When is measurement a good thing? Louis Menand's short New Yorker essay "The Graduates" inspired me to continue the thread I started with "When not to connect the dots." Although Menand is writing specifically about American higher education, his diagnosis of its strengths and weaknesses seems intended to apply much more broadly--to any system founded on principles of universal access and meritocracy.
Menand explains, "Meritocratic systems are democratic (since, in theory, everyone gets a place at the starting line) and efficient (since resources are not wasted on the unqualified), but they are huge engines of anxiety. The more purely meritocratic the system—the more open, the more efficient, the fairer—the more anxiety it produces, because there is no haven from competition."
Those of us who are regularly called on to measure social networks see this anxiety play out all the time. Potential survey respondents rightfully fear being rewarded or punished based on their position and activity in the network. Normally in my work, I devote significant energy to acknowledging this "measurement anxiety" and helping leaders and their organizations to manage it productively. For a CEO, however, unmitigated meritocracy has an especially important role to play. I experienced that CEO perspective firsthand while reading Menand's essay. At the time, I was in the middle of assigning semester grades to my 60 students. At such a moment, efficient meritocratic action is necessary, and empathy for rank-and-file anxiety is a burden too heavy to be worth bearing.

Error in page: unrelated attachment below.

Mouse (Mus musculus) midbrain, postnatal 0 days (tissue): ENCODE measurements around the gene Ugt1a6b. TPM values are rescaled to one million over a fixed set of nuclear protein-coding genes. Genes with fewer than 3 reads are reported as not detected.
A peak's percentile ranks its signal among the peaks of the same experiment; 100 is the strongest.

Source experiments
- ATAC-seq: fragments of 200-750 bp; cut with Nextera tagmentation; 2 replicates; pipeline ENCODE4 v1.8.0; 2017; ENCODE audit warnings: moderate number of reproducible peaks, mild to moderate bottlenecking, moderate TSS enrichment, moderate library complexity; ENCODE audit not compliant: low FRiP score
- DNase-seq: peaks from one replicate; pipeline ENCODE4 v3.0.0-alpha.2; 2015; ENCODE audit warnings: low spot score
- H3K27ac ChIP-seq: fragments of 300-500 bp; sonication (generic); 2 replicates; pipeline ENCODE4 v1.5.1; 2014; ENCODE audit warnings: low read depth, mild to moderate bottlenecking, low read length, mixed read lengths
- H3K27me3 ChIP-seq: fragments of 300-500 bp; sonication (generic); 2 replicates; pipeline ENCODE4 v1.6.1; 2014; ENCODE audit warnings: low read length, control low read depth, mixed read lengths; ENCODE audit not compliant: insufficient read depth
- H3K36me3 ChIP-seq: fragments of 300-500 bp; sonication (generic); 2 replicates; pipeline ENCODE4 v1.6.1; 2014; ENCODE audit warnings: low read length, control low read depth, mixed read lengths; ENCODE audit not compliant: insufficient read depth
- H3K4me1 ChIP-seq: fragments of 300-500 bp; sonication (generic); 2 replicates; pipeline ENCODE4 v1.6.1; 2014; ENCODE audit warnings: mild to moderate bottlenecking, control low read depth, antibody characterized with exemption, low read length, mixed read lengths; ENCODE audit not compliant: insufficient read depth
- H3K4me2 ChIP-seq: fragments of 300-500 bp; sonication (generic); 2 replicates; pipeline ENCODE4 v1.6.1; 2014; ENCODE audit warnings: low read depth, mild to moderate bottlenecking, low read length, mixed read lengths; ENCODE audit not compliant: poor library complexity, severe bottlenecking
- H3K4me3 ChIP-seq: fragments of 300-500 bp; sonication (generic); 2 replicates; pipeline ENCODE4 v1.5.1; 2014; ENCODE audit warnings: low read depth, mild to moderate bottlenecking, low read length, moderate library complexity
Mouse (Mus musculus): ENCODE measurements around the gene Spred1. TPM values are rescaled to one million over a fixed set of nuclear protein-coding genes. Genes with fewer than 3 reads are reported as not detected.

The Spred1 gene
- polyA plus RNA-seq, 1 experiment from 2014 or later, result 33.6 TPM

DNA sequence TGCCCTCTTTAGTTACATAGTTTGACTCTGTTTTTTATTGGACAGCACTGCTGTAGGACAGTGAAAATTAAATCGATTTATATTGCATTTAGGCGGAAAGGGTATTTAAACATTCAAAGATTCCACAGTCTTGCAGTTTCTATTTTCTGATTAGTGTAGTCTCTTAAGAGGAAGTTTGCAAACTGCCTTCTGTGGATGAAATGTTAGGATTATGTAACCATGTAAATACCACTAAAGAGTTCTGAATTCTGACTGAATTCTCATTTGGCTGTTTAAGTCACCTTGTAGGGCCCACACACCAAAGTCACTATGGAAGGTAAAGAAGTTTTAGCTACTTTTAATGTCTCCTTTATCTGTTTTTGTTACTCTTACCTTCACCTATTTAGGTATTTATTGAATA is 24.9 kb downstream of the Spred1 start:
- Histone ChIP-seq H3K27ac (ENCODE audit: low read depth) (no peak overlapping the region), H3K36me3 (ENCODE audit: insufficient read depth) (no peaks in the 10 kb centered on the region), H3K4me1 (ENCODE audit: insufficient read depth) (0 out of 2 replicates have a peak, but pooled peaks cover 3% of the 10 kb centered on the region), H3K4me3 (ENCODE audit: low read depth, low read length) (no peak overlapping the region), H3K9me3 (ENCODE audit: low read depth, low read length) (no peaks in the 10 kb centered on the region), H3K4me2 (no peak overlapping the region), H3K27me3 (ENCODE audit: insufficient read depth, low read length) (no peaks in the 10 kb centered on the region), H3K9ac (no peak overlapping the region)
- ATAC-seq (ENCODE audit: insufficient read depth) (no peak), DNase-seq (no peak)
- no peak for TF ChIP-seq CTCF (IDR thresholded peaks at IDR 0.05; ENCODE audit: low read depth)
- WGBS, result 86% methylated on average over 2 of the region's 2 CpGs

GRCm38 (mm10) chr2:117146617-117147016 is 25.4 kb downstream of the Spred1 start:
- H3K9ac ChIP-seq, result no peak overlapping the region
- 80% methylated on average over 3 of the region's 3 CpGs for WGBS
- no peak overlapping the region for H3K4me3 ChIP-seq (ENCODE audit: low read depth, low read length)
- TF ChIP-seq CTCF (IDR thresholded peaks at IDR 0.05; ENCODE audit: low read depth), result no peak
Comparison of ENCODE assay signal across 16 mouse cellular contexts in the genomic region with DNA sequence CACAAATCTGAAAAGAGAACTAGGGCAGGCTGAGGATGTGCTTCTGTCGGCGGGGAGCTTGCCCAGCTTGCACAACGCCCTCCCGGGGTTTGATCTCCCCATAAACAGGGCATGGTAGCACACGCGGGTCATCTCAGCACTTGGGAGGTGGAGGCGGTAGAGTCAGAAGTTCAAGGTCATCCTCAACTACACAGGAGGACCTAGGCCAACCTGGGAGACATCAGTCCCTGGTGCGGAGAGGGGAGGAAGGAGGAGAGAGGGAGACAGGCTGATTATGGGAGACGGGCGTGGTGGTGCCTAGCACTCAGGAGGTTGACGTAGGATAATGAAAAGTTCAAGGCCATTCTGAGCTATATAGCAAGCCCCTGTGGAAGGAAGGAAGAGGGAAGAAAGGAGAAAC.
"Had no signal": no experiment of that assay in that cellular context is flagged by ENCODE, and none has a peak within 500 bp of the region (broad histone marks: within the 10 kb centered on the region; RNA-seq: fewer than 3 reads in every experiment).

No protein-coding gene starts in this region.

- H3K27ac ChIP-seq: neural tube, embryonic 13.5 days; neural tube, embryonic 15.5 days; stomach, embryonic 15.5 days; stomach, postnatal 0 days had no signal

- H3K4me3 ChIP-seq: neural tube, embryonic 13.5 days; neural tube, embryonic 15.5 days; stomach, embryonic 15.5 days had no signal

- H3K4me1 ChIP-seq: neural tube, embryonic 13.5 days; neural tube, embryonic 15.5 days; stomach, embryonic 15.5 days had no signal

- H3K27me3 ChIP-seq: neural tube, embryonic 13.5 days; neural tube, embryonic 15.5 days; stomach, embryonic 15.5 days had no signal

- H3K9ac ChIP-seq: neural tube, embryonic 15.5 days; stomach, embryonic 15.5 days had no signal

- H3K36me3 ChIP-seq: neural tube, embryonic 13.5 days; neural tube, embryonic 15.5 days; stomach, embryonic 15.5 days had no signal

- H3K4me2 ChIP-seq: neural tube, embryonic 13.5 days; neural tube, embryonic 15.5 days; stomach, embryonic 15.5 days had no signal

The dilemma of measurement anxiety is nothing new. A classic New Yorker cartoon shows the Druids celebrating the creation of Stonehenge. One remarks, "Now that we can tell time, I'd like to suggest that we begin imposing deadlines."
We take deadlines for granted now and very rarely if ever live without a clock handy. Network measurements are not nearly so ubiquitous as wristwatches, and we are still figuring out where those measurements cross the line and do more harm than good.
Some network practitioners are clumsily crossing this line (in my opinion). I would rather not link to them or name them directly. Thankfully, Bill Ives recently panned the very malefactors I had in mind on FASTForward. I am happy to link to FASTForward, where the world of "Enterprise 2.0" (including messy issues like measurement anxiety) looks to get a good airing.
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